Quantum Theory's story will have you laughing and shaking your head at the same time. In a post-apocalyptic world that doesn't at all look worthy of salvation, a mysterious substance known as diablosis has been corrupting everything it touches, even people. Those affected are transformed into Locust -- erm, Infected. A lone warrior named Marcus -- I mean Syd -- travels the land, bringing down diablosis-ridden towers and killing Infected. The game begins as he approaches the biggest one he's seen. His mission? Go in, break everything, kill everyone, and bring the tower down. Of course, things don't go according to plan, and he ends up meeting Filena, a bouncy killer (and likely future Dead or Alive character) who has a predilection for swords. Though her agenda doesn't exactly accommodate Syd's "Kill, kill, kill" M.O., they end up joining forces. Co-op fans, don't get your hopes up; Filena is nothing more than an A.I. buddy.

Quantum Theory is a point-A-to-point-B third-person shooter. With the exception of a few watercooler moments, all you'll be doing is running from cover point to cover point while blasting Infected away. The watercooler moments repeat themselves too often, and they last way too long. Most of them involve the tower's tendency to mutate and shape-shift. Others involve Syd as he implausibly hangs on to flying, diving, and looping chunks of diablosis (which bears an uncomfortable resemblance to fecal matter).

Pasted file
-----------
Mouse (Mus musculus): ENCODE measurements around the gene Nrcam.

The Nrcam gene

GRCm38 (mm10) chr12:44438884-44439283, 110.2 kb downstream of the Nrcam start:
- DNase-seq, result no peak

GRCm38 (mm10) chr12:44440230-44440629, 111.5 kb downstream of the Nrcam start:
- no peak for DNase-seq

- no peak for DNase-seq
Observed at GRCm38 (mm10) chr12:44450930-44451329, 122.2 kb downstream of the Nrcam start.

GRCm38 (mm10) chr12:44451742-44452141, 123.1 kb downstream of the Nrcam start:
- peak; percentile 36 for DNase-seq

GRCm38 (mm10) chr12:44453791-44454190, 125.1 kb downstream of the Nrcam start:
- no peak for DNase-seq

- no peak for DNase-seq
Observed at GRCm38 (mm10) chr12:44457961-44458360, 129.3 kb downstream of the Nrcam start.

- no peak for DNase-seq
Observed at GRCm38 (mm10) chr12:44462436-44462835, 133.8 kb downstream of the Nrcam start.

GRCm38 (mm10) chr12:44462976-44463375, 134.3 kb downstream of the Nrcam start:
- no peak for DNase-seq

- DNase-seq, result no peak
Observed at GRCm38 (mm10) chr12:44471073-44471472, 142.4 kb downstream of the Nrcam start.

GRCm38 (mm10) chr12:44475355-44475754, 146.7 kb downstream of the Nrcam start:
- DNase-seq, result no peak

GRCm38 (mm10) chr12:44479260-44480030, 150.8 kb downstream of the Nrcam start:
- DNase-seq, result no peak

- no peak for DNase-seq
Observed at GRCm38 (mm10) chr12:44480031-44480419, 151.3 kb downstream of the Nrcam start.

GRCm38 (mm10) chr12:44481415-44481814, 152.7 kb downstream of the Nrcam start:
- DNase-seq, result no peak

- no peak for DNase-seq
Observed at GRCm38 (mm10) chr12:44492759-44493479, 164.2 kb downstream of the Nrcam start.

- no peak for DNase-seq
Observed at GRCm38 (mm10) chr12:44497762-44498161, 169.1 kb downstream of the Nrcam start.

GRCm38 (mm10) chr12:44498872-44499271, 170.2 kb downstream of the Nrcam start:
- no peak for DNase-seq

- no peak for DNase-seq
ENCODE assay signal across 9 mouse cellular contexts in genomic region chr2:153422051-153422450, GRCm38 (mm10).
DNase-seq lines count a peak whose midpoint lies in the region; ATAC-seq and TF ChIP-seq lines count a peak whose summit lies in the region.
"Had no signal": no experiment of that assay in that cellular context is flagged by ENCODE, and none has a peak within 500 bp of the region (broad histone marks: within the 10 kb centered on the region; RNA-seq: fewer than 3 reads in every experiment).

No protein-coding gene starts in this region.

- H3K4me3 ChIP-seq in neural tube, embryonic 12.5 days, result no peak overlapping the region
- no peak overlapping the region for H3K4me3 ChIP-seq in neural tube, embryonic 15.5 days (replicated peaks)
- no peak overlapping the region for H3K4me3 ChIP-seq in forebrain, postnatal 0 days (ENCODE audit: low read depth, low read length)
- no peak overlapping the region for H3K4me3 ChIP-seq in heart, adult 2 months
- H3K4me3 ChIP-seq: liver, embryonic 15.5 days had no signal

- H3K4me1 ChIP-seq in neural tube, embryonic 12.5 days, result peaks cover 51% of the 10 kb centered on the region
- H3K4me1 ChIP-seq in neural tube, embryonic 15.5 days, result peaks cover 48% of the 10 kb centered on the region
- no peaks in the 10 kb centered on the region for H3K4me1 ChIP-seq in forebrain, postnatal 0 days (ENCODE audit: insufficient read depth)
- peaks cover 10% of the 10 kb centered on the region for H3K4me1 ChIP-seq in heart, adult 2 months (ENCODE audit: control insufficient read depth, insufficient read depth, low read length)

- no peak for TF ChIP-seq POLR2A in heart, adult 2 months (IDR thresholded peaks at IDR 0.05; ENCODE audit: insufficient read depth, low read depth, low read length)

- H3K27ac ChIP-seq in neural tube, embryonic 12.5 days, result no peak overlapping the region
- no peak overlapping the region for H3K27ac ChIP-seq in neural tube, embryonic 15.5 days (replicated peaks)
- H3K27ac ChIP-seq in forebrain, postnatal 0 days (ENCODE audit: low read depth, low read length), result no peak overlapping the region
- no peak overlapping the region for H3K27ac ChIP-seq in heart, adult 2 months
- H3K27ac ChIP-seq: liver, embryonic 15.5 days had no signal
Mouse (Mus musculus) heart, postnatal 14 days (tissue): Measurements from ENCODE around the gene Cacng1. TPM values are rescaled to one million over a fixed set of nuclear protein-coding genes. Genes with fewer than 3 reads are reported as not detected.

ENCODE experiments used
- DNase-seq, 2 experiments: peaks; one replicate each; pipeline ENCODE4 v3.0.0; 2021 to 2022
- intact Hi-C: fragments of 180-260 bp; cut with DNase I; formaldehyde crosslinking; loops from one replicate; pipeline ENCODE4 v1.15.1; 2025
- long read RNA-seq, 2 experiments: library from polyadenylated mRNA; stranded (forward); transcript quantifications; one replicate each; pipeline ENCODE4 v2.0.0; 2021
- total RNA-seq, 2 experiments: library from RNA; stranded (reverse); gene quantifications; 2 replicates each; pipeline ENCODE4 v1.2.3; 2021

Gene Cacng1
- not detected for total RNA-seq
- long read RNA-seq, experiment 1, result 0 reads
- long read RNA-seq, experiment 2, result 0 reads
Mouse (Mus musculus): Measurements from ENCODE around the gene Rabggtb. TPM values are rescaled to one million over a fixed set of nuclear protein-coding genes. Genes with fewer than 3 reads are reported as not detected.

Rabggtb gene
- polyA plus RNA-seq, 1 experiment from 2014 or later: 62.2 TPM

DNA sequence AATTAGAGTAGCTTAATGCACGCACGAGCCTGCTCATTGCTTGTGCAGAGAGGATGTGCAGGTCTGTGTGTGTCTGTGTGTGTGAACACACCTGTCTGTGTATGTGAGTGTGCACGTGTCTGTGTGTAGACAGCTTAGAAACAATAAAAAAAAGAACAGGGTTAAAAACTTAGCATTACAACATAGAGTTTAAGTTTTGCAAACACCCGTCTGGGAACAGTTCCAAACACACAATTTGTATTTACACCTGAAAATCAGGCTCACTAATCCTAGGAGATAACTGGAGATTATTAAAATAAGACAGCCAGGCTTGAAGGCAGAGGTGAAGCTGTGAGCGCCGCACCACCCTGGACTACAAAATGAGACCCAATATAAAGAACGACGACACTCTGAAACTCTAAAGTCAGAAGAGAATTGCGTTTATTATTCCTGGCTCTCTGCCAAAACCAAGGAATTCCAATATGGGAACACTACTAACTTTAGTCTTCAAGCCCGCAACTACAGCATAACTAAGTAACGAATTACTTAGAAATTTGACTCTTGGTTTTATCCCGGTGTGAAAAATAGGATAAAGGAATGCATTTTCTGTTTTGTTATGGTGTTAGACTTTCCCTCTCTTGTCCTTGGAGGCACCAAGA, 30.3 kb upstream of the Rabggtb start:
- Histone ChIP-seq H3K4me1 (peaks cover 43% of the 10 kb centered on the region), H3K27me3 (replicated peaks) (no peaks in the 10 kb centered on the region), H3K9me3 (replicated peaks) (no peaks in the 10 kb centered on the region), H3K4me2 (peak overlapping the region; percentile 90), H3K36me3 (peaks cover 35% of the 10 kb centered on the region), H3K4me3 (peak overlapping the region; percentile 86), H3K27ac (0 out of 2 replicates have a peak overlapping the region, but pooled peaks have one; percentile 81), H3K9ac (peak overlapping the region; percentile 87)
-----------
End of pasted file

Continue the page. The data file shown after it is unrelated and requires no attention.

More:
Even on its easiest difficulty setting, Quantum Theory is a thoroughly punishing game. This is largely due to its unforgiving and poorly-conceived combat scenarios. A good cover shooter doesn't present you with a situation where a completely unorganized enemy force flanks you from more than five different positions. Quantum Theory does just that. Picture yourself in the middle of a giant room, under pressure from multiple turrets. As you chip away at each turret, the intercom voice chirps in to announce the arrival of additional "cellular defenses." From where? The freaking rear. You must get out of cover to fight these new guys and somehow escape the wrath of those pesky turrets. To add insult to injury, the game doesn't stop throwing waves of enemies at you until you're completely pissed off. It isn't long before the entire affair feels like work.